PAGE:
Table 1

Evolution of moisture, oil and polyisoprene content in pulp during fruit ripening.

Table 2

Evolution of fatty acid composition of pulp oil during ripening.

3.2 Evolution of cell wall components and soluble sugars

As already mentioned, the pulp is currently used as feed for cattle. Thus the chemical composition of hexane-extracted argan fruit pulp over the ripening period is given in Table 3. Regarding fibers analyzed according to Van Soest et al. (1991), one notes in Table 3 that NDF (neutral detergent fibers or whole lignocellulosic fibers) does not exceed 31%, meaning that fibers and already presented hexane-extractible amount about 40% or less; thus other components make the main contribution, and some of them will be discussed later on. NDF content drops from 30.9 to 19.1% over the period, with no evolution between May and June samples. Other measured data – ADF (acid detergent fibers) and ADL (acid detergent lignin) – follow the same pattern with time. However, when considering the individual components computed from above raw data, worth noting that whereas lignin is by far the main compound in April sample (14.9%), the three components – lignin, hemicellulose, cellulose – fall into the same range in July (5.9; 6.3; 6.8% respectively). Thus not only the fibers become minor contributors to the pulp, but also their composition changes; in fact the cellulose percentage does not move over the period, resulting in a more prominent cellulosic character of fibers in ripe fruits. This result about cellulose is close to those of Battino (1929) and Dupin (1949) (5.7 and 5.9%), while a higher value (12.9% fresh pulp) was possibly found by Fellat-Zarrouck et al. (1987) because of variable moisture content (20–50%). Lignin is an indigestible component but provides a smooth gastrointestinal tract and greatly reduces the risk of diarrhea. To our knowledge, no work has dealt with the determination of lignin from the pulp of argan fruits. The low content of lignin in July justifies the use of the argan fruit pulp as cattle feed, although the total fiber content indicates that other components are expected to increase the fodder value of argan pulp.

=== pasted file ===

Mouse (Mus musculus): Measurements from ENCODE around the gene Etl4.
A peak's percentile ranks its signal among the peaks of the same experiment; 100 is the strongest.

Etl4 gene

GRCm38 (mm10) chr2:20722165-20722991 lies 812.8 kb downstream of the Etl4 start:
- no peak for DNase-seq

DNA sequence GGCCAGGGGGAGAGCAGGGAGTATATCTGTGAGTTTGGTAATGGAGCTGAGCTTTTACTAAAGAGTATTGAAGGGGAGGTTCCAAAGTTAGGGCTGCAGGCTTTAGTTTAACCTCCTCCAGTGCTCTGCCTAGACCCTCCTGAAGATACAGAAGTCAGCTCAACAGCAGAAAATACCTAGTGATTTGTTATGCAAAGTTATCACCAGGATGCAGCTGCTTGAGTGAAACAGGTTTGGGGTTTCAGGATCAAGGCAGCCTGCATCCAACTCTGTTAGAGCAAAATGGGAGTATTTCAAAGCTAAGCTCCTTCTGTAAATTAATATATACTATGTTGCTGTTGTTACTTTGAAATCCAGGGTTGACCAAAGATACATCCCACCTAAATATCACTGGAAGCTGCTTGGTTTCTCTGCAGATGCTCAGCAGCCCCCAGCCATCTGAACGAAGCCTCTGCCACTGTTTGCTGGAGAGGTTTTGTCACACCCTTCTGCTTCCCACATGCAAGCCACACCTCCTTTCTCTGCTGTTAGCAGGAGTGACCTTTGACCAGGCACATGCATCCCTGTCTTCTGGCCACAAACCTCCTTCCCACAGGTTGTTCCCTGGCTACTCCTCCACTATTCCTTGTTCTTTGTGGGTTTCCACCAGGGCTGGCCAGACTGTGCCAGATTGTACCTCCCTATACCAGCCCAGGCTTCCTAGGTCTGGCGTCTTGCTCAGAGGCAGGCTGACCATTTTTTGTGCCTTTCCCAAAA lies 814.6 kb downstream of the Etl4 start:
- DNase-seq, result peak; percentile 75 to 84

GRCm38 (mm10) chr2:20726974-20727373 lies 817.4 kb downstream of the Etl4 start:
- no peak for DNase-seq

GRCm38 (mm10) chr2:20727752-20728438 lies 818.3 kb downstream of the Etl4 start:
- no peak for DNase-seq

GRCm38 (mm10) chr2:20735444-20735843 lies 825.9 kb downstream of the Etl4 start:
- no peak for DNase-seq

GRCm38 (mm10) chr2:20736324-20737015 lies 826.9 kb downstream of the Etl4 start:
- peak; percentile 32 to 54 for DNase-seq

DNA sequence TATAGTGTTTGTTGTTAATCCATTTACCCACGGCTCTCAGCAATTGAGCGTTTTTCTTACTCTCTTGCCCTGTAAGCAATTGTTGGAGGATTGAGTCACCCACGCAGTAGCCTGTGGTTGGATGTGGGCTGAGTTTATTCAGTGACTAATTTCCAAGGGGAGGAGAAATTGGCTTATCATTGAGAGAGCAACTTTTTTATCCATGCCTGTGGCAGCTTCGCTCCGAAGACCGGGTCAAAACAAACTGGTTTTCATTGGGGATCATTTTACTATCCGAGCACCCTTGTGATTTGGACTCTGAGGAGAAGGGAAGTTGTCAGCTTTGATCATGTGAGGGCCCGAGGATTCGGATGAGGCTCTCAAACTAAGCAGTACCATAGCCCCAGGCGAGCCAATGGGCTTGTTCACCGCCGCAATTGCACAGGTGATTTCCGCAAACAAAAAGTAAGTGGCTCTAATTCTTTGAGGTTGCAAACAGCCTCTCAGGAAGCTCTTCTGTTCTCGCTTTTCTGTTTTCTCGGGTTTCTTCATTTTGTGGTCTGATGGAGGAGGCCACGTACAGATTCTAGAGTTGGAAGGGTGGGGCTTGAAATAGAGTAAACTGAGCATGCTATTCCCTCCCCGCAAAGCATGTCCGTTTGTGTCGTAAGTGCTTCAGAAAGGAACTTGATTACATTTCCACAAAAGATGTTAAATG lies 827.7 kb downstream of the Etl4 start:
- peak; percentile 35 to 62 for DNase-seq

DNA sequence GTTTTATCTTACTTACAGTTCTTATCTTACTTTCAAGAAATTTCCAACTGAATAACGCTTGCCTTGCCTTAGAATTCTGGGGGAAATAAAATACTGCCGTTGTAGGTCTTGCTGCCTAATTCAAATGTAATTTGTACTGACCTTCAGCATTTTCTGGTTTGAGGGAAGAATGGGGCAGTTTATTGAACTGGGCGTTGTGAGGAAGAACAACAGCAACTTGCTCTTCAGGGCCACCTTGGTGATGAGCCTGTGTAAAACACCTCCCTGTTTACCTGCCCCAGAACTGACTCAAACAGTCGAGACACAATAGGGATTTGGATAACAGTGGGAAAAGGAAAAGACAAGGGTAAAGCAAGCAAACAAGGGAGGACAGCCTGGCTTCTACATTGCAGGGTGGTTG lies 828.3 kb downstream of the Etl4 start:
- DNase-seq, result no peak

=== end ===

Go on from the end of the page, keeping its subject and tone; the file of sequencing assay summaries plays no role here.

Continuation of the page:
NDF and ADF contents of argan fruit pulp are lower than the findings of Alcaide et al. (2003) for olive pulp, who reported that NDF and ADF contents of extracted olive pulp was 64.1 and 51.6%, respectively.

Proteins, which are valuable components in fodder, here computed from the nitrogen analysis, are quite low and their content decreases from 10.1 to 6.4% over the survey period (Tab. 3). This falls in the range found by Battino (1929) and Dupin (1949): 6.2 and 5.1% respectively (after correction for moisture content). To our knowledge there is no literature reference about the evolution of proteins with time in argan pulp, but Ajana et al. (1999) reported a drop from 4.6 to 2.3% for Moroccan Picholine olives, thus a similar evolution.

Given the relatively low content of proteins in July, sugars – another group of nutrients in fodder – were also investigated. The total soluble sugars increased drastically between April and July, from 3.9 up to 15.7% (Tab. 4), thus becoming the first class of investigated pulp components, before any individual cell wall polymers (cellulose, hemicellulose, lignin), and close to the total fiber content (19.1%). A closer look shows that this class comprises essentially three components; glucose, the main one in all samples, increases from 2.2 up to 5.6%. Saccharose, the second ranked in April experiences the strongest change from 1.0 to 7.5%, becoming the main sugar in July. Fructose stays third ranked but also increases, from 0.6 to 3.6%. Rhamnose was detected only in April sample.